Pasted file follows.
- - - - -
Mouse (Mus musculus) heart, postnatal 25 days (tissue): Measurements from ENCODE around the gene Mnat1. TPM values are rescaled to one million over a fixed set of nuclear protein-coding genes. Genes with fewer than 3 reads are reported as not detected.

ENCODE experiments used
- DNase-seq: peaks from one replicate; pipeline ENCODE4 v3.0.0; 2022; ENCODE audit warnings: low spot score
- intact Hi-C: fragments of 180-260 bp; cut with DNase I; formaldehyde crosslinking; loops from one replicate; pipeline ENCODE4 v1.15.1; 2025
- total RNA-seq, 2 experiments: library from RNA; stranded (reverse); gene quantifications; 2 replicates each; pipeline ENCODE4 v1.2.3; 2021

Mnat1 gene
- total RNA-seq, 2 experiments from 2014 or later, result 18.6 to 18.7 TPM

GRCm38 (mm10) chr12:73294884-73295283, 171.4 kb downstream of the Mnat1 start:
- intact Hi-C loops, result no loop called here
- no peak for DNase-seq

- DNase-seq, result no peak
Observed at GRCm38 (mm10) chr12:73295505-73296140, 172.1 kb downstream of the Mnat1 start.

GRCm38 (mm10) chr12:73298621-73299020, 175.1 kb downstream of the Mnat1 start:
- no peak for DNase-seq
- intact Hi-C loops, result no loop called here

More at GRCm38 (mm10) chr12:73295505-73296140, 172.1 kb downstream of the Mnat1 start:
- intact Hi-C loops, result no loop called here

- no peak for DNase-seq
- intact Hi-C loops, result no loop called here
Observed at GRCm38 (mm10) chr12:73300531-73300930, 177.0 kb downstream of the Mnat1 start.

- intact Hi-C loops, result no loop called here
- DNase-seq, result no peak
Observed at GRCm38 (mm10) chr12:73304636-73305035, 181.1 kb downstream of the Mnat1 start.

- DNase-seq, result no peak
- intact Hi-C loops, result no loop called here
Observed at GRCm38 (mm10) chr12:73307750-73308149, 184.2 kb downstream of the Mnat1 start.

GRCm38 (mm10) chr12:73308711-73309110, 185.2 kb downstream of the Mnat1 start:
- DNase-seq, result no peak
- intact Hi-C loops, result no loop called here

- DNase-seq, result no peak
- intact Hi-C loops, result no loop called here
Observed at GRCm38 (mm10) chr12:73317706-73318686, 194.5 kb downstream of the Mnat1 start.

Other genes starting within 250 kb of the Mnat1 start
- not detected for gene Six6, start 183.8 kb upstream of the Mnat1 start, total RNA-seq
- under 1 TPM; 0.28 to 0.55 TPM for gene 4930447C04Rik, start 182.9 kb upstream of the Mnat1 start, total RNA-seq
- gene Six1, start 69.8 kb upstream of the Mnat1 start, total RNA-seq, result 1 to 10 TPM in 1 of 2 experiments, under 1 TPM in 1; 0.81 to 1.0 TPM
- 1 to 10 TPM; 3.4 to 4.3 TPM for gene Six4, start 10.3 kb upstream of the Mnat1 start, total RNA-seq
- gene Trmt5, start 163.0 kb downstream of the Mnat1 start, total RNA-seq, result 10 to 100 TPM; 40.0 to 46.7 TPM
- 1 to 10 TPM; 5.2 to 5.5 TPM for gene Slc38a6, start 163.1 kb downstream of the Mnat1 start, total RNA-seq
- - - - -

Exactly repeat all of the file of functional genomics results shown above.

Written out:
Mouse (Mus musculus) heart, postnatal 25 days (tissue): Measurements from ENCODE around the gene Mnat1. TPM values are rescaled to one million over a fixed set of nuclear protein-coding genes. Genes with fewer than 3 reads are reported as not detected.

ENCODE experiments used
- DNase-seq: peaks from one replicate; pipeline ENCODE4 v3.0.0; 2022; ENCODE audit warnings: low spot score
- intact Hi-C: fragments of 180-260 bp; cut with DNase I; formaldehyde crosslinking; loops from one replicate; pipeline ENCODE4 v1.15.1; 2025
- total RNA-seq, 2 experiments: library from RNA; stranded (reverse); gene quantifications; 2 replicates each; pipeline ENCODE4 v1.2.3; 2021

Mnat1 gene
- total RNA-seq, 2 experiments from 2014 or later, result 18.6 to 18.7 TPM

GRCm38 (mm10) chr12:73294884-73295283, 171.4 kb downstream of the Mnat1 start:
- intact Hi-C loops, result no loop called here
- no peak for DNase-seq

- DNase-seq, result no peak
Observed at GRCm38 (mm10) chr12:73295505-73296140, 172.1 kb downstream of the Mnat1 start.

GRCm38 (mm10) chr12:73298621-73299020, 175.1 kb downstream of the Mnat1 start:
- no peak for DNase-seq
- intact Hi-C loops, result no loop called here

More at GRCm38 (mm10) chr12:73295505-73296140, 172.1 kb downstream of the Mnat1 start:
- intact Hi-C loops, result no loop called here

- no peak for DNase-seq
- intact Hi-C loops, result no loop called here
Observed at GRCm38 (mm10) chr12:73300531-73300930, 177.0 kb downstream of the Mnat1 start.

- intact Hi-C loops, result no loop called here
- DNase-seq, result no peak
Observed at GRCm38 (mm10) chr12:73304636-73305035, 181.1 kb downstream of the Mnat1 start.

- DNase-seq, result no peak
- intact Hi-C loops, result no loop called here
Observed at GRCm38 (mm10) chr12:73307750-73308149, 184.2 kb downstream of the Mnat1 start.

GRCm38 (mm10) chr12:73308711-73309110, 185.2 kb downstream of the Mnat1 start:
- DNase-seq, result no peak
- intact Hi-C loops, result no loop called here

- DNase-seq, result no peak
- intact Hi-C loops, result no loop called here
Observed at GRCm38 (mm10) chr12:73317706-73318686, 194.5 kb downstream of the Mnat1 start.

Other genes starting within 250 kb of the Mnat1 start
- not detected for gene Six6, start 183.8 kb upstream of the Mnat1 start, total RNA-seq
- under 1 TPM; 0.28 to 0.55 TPM for gene 4930447C04Rik, start 182.9 kb upstream of the Mnat1 start, total RNA-seq
- gene Six1, start 69.8 kb upstream of the Mnat1 start, total RNA-seq, result 1 to 10 TPM in 1 of 2 experiments, under 1 TPM in 1; 0.81 to 1.0 TPM
- 1 to 10 TPM; 3.4 to 4.3 TPM for gene Six4, start 10.3 kb upstream of the Mnat1 start, total RNA-seq
- gene Trmt5, start 163.0 kb downstream of the Mnat1 start, total RNA-seq, result 10 to 100 TPM; 40.0 to 46.7 TPM
- 1 to 10 TPM; 5.2 to 5.5 TPM for gene Slc38a6, start 163.1 kb downstream of the Mnat1 start, total RNA-seq